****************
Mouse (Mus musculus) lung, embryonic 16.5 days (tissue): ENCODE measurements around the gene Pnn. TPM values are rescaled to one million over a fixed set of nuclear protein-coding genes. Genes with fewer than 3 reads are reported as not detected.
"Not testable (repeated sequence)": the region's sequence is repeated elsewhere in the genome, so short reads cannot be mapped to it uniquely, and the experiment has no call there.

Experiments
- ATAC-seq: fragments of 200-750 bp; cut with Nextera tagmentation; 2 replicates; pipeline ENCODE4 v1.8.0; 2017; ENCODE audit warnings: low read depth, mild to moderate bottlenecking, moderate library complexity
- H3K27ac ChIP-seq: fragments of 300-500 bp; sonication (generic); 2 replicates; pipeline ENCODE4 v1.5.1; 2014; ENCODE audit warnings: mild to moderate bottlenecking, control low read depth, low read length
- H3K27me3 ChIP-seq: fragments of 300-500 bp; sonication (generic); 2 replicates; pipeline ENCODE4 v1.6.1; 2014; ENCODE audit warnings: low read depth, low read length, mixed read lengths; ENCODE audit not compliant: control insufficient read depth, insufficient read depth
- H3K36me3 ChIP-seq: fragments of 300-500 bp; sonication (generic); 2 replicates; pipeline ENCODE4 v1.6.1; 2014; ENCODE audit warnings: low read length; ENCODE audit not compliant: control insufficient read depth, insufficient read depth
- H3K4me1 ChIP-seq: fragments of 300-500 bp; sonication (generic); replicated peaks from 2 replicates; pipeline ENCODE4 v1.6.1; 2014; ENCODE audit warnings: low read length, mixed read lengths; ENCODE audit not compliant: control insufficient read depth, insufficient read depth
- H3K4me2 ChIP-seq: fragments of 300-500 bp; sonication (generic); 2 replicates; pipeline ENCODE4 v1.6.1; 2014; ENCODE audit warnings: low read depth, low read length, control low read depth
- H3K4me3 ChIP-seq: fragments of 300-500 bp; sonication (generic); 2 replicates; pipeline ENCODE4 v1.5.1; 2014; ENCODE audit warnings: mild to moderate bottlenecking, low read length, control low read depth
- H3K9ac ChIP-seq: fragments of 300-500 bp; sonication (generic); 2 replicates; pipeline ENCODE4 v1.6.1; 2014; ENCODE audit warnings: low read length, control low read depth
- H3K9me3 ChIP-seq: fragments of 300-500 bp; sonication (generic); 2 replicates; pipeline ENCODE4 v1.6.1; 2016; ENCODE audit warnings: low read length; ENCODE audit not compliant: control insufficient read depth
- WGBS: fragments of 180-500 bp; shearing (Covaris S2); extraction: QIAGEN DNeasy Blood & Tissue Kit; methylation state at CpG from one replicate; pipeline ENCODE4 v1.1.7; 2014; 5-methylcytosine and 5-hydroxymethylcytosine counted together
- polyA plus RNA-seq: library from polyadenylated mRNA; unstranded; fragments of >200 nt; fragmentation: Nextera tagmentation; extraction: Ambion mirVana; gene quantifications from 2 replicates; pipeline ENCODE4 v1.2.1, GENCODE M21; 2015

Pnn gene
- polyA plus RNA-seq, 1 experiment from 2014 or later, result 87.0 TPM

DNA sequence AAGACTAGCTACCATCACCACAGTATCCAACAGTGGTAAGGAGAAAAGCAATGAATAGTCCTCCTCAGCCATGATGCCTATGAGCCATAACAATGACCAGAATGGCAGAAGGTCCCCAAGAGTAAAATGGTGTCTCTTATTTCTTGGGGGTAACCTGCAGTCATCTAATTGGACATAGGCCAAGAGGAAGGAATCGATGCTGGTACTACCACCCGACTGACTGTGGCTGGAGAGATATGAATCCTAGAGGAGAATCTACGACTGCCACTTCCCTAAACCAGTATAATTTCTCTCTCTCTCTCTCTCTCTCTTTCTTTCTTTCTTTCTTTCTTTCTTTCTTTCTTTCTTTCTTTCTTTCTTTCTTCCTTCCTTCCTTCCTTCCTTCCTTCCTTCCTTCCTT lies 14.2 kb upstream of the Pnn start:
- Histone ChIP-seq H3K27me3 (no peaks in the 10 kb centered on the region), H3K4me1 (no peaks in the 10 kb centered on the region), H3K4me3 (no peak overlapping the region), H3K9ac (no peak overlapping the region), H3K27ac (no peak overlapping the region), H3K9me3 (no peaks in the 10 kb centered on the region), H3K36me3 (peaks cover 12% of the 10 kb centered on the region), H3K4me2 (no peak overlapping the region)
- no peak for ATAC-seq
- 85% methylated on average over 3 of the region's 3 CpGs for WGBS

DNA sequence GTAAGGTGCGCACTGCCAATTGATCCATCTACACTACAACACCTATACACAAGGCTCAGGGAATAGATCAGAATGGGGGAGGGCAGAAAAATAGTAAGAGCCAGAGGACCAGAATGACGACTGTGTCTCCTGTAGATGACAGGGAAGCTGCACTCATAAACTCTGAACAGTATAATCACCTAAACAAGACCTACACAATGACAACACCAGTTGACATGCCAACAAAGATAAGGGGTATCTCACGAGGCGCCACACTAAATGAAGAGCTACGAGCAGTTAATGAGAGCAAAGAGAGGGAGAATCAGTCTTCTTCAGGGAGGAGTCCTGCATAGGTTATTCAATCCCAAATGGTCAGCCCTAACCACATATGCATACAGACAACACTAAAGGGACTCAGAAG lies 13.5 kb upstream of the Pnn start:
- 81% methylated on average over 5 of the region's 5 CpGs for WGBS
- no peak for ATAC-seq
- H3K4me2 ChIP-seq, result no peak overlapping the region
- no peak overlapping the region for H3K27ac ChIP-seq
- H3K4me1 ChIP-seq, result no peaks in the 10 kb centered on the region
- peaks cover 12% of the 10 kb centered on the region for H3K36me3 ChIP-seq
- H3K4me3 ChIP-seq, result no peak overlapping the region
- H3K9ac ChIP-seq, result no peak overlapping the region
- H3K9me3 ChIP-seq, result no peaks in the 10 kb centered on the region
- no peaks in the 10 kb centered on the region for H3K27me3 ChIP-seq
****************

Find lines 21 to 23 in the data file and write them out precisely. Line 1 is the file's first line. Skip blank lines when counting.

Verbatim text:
DNA sequence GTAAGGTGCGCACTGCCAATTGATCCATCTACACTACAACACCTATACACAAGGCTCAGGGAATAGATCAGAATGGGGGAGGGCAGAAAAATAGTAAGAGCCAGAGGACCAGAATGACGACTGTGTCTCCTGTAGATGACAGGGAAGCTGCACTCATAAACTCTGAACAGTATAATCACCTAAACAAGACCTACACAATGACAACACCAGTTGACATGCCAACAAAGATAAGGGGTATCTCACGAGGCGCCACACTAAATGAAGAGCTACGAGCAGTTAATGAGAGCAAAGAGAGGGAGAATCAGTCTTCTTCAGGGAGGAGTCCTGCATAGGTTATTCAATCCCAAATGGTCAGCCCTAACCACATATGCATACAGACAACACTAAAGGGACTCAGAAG lies 13.5 kb upstream of the Pnn start:
- 81% methylated on average over 5 of the region's 5 CpGs for WGBS
- no peak for ATAC-seq